Category Archives: Student Response

Makey Makey Exit Ticket/Data Tracker

Colleen Graves (@gravescolleen) shared some pictures on Twitter a few days ago that showed prototypes she was making of a library data tracker and a classroom exit ticket tracker.  Both use the Makey Makey along with some minimal Scratch programming.  I begged for some more details, and she has released the instructions here. (That sentence makes it sound like she only published the directions because I asked, but I’m pretty sure the two events just happened in chronological order because Colleen planned it that way – not because I have the power to demand anyone to explain things in detail just so I can copy their ideas.)

Colleen, by the way, is now the Content Creator/Director of Community and Creative Content at Makey Makey.  She has already authored a few books, one of which is 20 Makey Makey Projects for the Evil Genius.  For one of my posts that curated links of creative ways to use the Makey Makey, click here.  You also might enjoy this one about interactive onomatopeia.

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image from Alan Levine on Flickr

 

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Dialogo

I’m hesitating to recommend any more games because it was recently brought to my attention that a card game I reviewed in January now costs $899 on Amazon.  I know I don’t have a degree in Economics, but I only paid $20 for it 6 months ago, and unless this game is somehow disguising a Bitcoin laundering scheme, I’m not sure why it climbed in price by 4500%.

The game in question, Mockups, is good for practicing Design Thinking.  If that is what you are looking for, you may want to go a less pricier route by checking out Disruptus, also good for Design Thinking practice – and about $874 less than Mockups at the moment.

Or, you could download Dialogo for free.  It’s not really a Design Thinking game, but at least you don’t have to pawn your motorcycle to acquire it.

I’m really working on community building with my classes this year, so when I saw this brief write-up about Dialogo on Trendhunter, I immediately searched for the website to learn more.

Dialogo is a product from the KAICIID Center.  According to its website, the organization “is an intergovernmental organization whose mandate is to promote the use of dialogue globally to prevent and resolve conflict to enhance understanding and cooperation.”  The free download is available in 5 different languages, and includes a printable gameboard, instructions, and cards.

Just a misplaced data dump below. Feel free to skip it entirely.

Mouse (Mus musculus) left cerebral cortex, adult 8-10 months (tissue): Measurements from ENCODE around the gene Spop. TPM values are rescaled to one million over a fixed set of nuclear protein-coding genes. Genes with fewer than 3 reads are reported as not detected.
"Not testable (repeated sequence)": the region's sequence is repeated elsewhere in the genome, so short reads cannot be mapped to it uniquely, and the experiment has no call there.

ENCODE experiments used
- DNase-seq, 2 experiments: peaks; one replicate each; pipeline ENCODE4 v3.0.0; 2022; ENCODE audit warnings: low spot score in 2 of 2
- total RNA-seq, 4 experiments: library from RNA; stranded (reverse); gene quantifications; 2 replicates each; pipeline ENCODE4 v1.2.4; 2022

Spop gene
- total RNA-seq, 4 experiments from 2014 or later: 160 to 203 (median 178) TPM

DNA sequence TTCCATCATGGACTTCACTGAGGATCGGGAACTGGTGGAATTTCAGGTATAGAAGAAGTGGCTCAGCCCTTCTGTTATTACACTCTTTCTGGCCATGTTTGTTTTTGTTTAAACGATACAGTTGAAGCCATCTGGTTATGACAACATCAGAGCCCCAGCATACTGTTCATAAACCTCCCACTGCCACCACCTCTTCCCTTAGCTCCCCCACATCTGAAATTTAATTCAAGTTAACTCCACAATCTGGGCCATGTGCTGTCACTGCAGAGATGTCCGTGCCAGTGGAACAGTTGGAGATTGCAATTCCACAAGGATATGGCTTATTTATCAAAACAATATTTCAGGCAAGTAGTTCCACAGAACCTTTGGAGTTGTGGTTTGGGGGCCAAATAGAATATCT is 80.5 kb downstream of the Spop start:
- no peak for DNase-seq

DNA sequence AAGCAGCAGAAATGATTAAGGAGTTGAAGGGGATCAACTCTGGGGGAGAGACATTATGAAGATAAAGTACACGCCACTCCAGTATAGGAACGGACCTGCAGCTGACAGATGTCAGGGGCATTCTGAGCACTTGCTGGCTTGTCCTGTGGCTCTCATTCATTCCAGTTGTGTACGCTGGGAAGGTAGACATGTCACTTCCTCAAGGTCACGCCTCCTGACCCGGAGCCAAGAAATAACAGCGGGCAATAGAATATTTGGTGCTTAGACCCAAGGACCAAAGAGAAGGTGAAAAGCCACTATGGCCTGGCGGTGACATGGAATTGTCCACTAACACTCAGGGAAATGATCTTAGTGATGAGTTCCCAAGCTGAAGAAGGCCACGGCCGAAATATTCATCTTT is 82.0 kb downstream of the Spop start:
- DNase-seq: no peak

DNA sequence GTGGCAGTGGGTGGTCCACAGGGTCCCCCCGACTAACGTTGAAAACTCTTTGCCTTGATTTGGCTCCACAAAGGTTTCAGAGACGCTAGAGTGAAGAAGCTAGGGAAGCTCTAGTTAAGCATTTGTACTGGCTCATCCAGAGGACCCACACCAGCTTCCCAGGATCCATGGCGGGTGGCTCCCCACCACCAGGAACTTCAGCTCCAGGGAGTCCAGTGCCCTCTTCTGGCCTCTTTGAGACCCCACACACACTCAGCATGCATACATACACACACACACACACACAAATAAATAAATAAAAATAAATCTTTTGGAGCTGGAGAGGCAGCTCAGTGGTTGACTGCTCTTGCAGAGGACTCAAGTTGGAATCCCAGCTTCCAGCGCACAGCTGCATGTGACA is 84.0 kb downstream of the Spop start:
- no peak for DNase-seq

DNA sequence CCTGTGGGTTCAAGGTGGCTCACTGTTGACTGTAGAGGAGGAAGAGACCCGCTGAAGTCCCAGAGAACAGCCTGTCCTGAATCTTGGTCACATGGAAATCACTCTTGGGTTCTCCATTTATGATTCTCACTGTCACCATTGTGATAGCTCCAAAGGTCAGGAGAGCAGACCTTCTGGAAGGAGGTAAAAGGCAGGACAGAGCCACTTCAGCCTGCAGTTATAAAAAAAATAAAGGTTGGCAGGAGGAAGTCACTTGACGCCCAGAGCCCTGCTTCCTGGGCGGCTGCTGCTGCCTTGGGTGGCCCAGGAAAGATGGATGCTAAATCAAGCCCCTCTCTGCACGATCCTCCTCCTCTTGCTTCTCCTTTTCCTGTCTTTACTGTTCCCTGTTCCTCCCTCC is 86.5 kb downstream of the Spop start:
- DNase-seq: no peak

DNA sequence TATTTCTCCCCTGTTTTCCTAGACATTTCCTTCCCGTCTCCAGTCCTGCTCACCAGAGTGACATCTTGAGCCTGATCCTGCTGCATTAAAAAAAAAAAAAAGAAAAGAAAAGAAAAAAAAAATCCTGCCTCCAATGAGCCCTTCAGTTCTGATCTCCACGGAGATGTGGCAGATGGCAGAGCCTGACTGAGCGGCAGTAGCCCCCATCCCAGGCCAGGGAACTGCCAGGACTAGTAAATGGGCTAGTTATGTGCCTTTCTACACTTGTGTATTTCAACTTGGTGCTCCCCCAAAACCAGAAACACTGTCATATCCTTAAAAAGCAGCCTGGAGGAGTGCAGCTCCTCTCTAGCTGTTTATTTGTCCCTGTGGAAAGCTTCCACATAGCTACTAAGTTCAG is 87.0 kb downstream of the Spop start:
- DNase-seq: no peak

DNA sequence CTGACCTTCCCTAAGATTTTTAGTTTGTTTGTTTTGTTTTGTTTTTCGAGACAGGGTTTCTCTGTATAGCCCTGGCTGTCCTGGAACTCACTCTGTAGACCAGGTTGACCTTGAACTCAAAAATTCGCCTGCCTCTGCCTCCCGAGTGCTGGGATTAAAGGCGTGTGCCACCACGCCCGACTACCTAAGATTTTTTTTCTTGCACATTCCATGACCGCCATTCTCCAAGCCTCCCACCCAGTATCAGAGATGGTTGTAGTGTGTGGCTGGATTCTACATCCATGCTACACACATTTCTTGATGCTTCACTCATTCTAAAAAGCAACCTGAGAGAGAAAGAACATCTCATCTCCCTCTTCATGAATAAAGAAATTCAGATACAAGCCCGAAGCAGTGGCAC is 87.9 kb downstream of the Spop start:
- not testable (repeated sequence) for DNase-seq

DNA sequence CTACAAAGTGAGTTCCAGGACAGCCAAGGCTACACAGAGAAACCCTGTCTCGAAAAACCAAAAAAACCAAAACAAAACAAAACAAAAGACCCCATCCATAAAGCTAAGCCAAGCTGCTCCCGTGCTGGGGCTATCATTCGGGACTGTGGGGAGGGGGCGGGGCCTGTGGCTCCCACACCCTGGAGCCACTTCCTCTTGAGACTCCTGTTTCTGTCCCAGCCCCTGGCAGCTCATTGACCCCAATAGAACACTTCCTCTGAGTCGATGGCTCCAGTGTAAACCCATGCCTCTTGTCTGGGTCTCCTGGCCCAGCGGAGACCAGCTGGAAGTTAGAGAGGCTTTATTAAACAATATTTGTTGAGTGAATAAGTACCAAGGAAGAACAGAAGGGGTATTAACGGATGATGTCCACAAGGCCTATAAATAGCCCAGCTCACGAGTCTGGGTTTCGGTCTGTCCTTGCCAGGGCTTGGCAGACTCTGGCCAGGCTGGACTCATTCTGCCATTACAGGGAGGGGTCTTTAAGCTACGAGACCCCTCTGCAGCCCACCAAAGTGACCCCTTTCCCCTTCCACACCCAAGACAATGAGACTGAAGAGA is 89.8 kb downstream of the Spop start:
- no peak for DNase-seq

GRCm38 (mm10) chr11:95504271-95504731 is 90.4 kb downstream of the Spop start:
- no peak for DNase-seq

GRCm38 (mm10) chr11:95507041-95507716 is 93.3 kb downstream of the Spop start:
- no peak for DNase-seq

Dialogo is meant to be used for encouraging discussion of a particular topic.  The game offers creative, probing questions that can be used for just about any subject. There are also suggestions for reflecting on and facilitating the conversation.  Though the age suggestion is for 10 and up, I think it could be used with younger students with a bit of practice.

So, download Dialogo now, whether you think you can use it or not, before it gets listed for $1000 or something ridiculous.  Good group conversations are priceless – and should stay that way.

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Creativity Land

For her Genius Hour project, one of my 5th grade students questioned what the world would be like without creativity.  Since she used Scratch for last year’s project (on Sleepwalking), I told her that she needed to present her information in a different way, but that she could still use Scratch for part of her project.  Whereas she used Scratch to give her information about her topic last year, she decided to use Animaker this year.  However, she chose to use Scratch for the “interactive” portion of her presentation (I always insist that there be a part that involves the audience), and blew me away with the complexity of her game.  She designed “Creativity Land,” which includes five interactive games that help students learn the information she gave in her videos.  This. Was. Not. For. A. Grade.  She did this purely out of her love for learning and creating.  English is her second language – maybe third, because imagination is certainly her first.

If you don’t do Genius Hour with your students, you are missing out on something amazing.  And so are your students.

creativityland
Click here to play this game by Olivia T.

Living on the Edge – of a Volcano

Long ago – during the first semester – my GT 3rd graders decided that they wanted to do their Genius Hour project on volcanoes.  (My 3rd grade class is only 3 students this year, so they are doing their project together.)  To narrow things down, we decided to learn more about shield volcanoes.  Specifically, Kilauea.